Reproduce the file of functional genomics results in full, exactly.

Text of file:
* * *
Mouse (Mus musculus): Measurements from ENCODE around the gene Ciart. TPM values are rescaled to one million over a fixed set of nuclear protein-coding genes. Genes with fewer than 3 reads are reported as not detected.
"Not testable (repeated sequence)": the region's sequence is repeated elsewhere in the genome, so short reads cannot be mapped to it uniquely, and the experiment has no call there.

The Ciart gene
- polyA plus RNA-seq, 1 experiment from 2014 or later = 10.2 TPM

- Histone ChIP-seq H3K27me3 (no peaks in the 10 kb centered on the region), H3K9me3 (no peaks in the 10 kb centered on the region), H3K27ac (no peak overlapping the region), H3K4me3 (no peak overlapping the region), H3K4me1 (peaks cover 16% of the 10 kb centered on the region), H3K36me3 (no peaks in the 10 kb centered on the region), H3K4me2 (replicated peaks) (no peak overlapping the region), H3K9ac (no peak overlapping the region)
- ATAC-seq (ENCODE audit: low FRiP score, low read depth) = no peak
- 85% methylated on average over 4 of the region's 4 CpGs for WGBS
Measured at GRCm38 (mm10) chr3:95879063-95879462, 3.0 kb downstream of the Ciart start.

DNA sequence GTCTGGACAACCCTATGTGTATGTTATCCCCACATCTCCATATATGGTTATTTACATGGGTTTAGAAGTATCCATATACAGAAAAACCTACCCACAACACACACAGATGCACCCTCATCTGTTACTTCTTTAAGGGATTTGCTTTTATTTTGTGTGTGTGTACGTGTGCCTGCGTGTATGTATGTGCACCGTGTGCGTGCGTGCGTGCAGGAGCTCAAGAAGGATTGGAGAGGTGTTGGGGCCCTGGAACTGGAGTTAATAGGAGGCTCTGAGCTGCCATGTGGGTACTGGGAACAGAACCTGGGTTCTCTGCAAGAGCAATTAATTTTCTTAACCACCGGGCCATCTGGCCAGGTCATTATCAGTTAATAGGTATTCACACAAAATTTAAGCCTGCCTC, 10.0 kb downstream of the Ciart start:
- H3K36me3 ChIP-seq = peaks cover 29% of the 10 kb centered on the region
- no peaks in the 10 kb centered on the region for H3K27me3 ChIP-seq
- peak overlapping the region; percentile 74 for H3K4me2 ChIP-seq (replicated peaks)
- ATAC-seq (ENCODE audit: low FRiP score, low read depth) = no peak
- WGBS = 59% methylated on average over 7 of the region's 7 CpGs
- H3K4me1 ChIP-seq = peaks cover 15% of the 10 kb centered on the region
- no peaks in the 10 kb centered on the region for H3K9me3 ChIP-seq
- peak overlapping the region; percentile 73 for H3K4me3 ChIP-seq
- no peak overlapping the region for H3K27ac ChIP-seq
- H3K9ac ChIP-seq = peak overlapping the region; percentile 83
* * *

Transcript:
Mouse (Mus musculus): Measurements from ENCODE around the gene Ciart. TPM values are rescaled to one million over a fixed set of nuclear protein-coding genes. Genes with fewer than 3 reads are reported as not detected.
"Not testable (repeated sequence)": the region's sequence is repeated elsewhere in the genome, so short reads cannot be mapped to it uniquely, and the experiment has no call there.

The Ciart gene
- polyA plus RNA-seq, 1 experiment from 2014 or later = 10.2 TPM

- Histone ChIP-seq H3K27me3 (no peaks in the 10 kb centered on the region), H3K9me3 (no peaks in the 10 kb centered on the region), H3K27ac (no peak overlapping the region), H3K4me3 (no peak overlapping the region), H3K4me1 (peaks cover 16% of the 10 kb centered on the region), H3K36me3 (no peaks in the 10 kb centered on the region), H3K4me2 (replicated peaks) (no peak overlapping the region), H3K9ac (no peak overlapping the region)
- ATAC-seq (ENCODE audit: low FRiP score, low read depth) = no peak
- 85% methylated on average over 4 of the region's 4 CpGs for WGBS
Measured at GRCm38 (mm10) chr3:95879063-95879462, 3.0 kb downstream of the Ciart start.

DNA sequence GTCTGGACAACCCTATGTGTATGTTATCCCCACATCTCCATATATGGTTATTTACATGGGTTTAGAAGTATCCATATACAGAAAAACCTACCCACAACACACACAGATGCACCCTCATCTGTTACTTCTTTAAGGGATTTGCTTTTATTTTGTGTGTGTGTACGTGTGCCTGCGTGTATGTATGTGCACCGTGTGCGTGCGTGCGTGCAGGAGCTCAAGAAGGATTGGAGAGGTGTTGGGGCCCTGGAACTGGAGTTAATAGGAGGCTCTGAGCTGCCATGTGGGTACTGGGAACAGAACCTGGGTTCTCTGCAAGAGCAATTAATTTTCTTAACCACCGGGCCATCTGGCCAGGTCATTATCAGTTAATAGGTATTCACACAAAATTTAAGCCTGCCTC, 10.0 kb downstream of the Ciart start:
- H3K36me3 ChIP-seq = peaks cover 29% of the 10 kb centered on the region
- no peaks in the 10 kb centered on the region for H3K27me3 ChIP-seq
- peak overlapping the region; percentile 74 for H3K4me2 ChIP-seq (replicated peaks)
- ATAC-seq (ENCODE audit: low FRiP score, low read depth) = no peak
- WGBS = 59% methylated on average over 7 of the region's 7 CpGs
- H3K4me1 ChIP-seq = peaks cover 15% of the 10 kb centered on the region
- no peaks in the 10 kb centered on the region for H3K9me3 ChIP-seq
- peak overlapping the region; percentile 73 for H3K4me3 ChIP-seq
- no peak overlapping the region for H3K27ac ChIP-seq
- H3K9ac ChIP-seq = peak overlapping the region; percentile 83